Which devices would you gather for an extended period away from home, if given only fifteen minutes warning?
That is the question posed by Blogger, Mobilist, and now Stroke Survivor, the Mighty @Reyes here . My first response was: phone and laptop.
Phone and Laptop
My phone is a Nexus One. It's a pretty old device, although it's now running 2.3.3 Android, which is around 0.3.1 more than when it was new. My employer offered me a later device: the iPhone 4. Quite soon, I discovered that iOS still won't run my preferred secure e-mail client in background. I went back to Android.
My laptop is lenovo X201, running the pointless Windows 7. It's fairly new. I put in for a small laptop after I moved house last year. My previous machine was big, barely able to be called a portable. The fifteen inch screen intruded into the space of neighbouring train passengers. The battery didn't last for my one hour commute. Since trading up to this tiny chap, I'm not only open and running for the whole train journey, but I tend to keep the thing at my side more at home. We all need to update while we watch the TV, right?
As you may have gathered, these devices are not mine in the sense of ownership. They are mine because I use them, by choice. You may say that not having paid for the devices reduces the value of my opinion. It's true that price is not a factor in my selection of laptop and phone, although it is a factor in my employer's selection. Then again, by not having paid, I am not entrapped into playing the iGame. I don't have to continually tell myself that these are great devices in order to drown out the persistent whisper that they cost twice as much as the iQuivalents that do the job almost as well.
Explaining my first response, phone and laptop, seems unnecessary. Nobody reading this needs to be told why, given fifteen minutes, I would grab my phone and my laptop. They might wonder why I didn't reach for a tether or MyFi (?sp), but only if they had not seen the specs of my grab-devices. Both N1 and X201 have WiFi. Each also has its own SIM card for GPRS, 3G, mobile broadband or whatever other packet data service is available from my cellular phone service. I don't need anything else to be connected, but then that's me.
I guess I'm pretty fortunate to have access to such devices. To quote a favourite film of mine and Reyes: Always first class, Same old Roper. Another quote, from countless films and television shows, is also my second response.
Badge and Gun
AMERICAN TV COP (ATC): You can't take me off the case! I made the case! I am the case! AMERICAN POLICE CAPTAIN (APC): That's just it ATC, you got personal. Now hand them over. ATC: Hand what over Cap? APC: C'mon, ATC, we been here before. Badge and gun.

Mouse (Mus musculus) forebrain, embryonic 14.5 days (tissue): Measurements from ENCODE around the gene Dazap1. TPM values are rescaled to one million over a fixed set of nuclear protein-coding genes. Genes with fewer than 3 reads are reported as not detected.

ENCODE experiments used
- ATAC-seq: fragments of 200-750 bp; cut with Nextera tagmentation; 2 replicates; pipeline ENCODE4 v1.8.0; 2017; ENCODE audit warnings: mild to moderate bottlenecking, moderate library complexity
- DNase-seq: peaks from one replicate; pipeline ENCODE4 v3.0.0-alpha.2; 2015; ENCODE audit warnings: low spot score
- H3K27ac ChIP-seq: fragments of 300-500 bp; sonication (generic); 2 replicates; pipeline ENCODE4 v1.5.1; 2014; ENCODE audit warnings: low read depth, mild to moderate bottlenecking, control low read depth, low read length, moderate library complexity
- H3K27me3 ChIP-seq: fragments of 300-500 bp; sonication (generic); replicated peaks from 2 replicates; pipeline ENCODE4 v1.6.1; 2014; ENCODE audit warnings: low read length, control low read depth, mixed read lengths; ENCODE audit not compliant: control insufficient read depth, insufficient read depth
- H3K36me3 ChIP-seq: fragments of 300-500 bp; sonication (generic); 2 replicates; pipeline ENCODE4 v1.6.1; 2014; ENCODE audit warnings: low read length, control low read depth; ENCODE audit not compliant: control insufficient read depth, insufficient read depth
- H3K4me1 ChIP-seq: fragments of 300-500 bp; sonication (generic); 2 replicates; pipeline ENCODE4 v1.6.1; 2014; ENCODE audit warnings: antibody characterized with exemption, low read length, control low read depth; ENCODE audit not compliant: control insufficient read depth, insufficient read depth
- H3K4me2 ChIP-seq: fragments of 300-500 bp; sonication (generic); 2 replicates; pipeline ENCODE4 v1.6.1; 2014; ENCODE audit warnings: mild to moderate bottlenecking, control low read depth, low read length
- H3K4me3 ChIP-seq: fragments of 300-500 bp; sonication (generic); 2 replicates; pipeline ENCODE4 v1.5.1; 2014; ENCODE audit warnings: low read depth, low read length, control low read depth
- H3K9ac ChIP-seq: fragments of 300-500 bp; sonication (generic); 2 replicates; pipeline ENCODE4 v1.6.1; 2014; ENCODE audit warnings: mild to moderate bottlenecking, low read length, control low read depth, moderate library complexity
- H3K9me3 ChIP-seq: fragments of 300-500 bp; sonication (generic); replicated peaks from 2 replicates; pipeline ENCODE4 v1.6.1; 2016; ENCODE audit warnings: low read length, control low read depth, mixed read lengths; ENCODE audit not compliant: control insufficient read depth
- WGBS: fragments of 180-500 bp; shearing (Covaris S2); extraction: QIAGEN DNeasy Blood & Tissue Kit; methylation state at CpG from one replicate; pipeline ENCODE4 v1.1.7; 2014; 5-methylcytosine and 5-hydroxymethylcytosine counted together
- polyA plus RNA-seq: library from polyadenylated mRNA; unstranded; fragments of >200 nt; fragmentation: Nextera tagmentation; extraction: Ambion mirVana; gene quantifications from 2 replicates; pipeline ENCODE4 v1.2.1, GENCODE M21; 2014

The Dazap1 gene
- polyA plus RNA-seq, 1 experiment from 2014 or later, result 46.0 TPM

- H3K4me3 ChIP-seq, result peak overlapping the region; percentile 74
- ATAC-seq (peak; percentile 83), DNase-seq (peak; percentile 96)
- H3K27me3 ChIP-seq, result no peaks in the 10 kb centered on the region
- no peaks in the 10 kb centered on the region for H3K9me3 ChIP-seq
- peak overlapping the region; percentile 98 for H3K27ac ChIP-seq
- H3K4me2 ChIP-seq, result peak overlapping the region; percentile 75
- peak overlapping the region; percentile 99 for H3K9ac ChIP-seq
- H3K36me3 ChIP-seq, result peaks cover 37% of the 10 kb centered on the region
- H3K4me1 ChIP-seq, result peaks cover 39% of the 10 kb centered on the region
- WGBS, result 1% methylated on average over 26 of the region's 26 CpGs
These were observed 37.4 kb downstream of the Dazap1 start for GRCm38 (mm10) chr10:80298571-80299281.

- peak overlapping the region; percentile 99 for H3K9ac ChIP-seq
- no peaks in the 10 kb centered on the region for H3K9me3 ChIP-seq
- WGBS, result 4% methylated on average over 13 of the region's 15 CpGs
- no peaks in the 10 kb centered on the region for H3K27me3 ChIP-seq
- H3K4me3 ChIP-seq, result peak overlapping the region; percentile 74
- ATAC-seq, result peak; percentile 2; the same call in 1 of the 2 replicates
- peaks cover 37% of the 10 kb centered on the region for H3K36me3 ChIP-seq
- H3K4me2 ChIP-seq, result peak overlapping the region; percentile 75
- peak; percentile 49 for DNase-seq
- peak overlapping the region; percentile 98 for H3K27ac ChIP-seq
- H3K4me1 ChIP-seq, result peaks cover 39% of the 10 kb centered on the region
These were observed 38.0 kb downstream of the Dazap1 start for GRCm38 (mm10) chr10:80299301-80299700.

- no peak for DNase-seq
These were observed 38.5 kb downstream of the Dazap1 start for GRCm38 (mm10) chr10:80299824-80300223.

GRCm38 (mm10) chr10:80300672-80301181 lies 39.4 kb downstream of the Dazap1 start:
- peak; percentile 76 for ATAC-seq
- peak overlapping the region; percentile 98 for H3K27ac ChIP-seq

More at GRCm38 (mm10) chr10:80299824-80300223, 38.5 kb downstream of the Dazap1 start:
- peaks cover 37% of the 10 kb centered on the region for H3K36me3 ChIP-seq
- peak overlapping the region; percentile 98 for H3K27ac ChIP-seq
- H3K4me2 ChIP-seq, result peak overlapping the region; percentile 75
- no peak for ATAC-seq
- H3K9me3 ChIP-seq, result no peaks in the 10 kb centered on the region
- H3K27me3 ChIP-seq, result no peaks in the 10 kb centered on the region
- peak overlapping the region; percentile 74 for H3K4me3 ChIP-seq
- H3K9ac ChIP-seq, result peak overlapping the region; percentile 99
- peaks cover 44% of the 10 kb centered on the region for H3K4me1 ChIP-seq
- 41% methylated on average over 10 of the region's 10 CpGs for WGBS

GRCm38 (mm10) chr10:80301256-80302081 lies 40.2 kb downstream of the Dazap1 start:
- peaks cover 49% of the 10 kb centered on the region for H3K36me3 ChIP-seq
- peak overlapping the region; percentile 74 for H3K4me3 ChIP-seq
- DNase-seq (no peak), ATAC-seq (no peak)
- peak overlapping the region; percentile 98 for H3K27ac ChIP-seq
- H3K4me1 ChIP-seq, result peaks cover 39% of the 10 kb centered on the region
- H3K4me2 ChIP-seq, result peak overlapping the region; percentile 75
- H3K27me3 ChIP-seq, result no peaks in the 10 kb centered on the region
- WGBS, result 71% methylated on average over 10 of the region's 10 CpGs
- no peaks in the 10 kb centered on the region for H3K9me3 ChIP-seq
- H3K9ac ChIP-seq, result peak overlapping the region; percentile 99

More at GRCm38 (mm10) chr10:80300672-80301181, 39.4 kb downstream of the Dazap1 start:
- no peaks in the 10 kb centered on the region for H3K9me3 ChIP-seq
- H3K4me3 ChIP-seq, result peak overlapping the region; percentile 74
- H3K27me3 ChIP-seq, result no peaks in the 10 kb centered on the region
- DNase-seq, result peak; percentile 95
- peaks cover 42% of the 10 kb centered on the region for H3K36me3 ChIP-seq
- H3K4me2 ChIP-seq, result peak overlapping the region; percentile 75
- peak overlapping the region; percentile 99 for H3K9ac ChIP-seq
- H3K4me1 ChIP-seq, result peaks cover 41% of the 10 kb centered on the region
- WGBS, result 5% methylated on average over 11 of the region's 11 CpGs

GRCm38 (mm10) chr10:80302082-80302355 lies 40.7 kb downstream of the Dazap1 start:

Now, I don't wear (or is it carry?) a badge, and I wouldn't know how to shoot a gun, and I'd like to think I don't have any misplaced machismo issues, so why badge and gun?
Because each of those symbolises something else.
The badge is what identifies the cop, personally and authoritatively. My equivalent, for the purpose of the fifteen minute gadget grab, is my SIM card. I could add my debit card, I think. The other day my contactless card arrived through the post. Add that to the chip & pin that was already on-deck, and my debit card now has enough micro-circuitry to qualify as a mobile gadget.
The gun extends the cop's physical capabilities. My grabbed equivalent is the mobile phone. It doesn't enable me to shoot people, but it does enable me to photograph them, talk to them wherever they are, send them messages by e-mail or SMS, and read their blogs. There's even ammunition, 8 gigabytes of it, and all in the spout.
Since my SIM is generally fitted in my phone, when I grab it, I have both badge and gun. It seems like I don't need to grab my laptop. If I was the American TV Cop in the script, I wouldn't need that either. As has been seen many times, ATC doesn't need his badge and gun to solve the case. He has something much more powerful.
That's right, technology is what the American TV Cop has, even after losing his badge and gun. It's also what I have, even without my phone and laptop. Technology is not hardware.
The Web 2.0 is technology. Roper's martial arts is also technology, and so is the cop's "nose". These may seem like odd assertions, but they are consistent with the dictionary definition, as supplied by Chambers, the foremost on-line dictionary, here.
The English word technology comes from the Greek word techne, meaning art or skill. The English word technique has the same root.
It's ironic that, these days, technology often refers to stuff you can buy. But does owning a smartphone, or other piece of geek-bling, make you a mobile technologist? No, it doesn't; a chimp with a bible is still illiterate.
Conversely, what happens if you take the iPad, Blackberry and Kindle away from Reyes? Does he become a mere mobile monkey? I say no, although he is kind of hairy. It is skills, not stuff, that makes the man.
Copyright © Jim Hawkins, 2011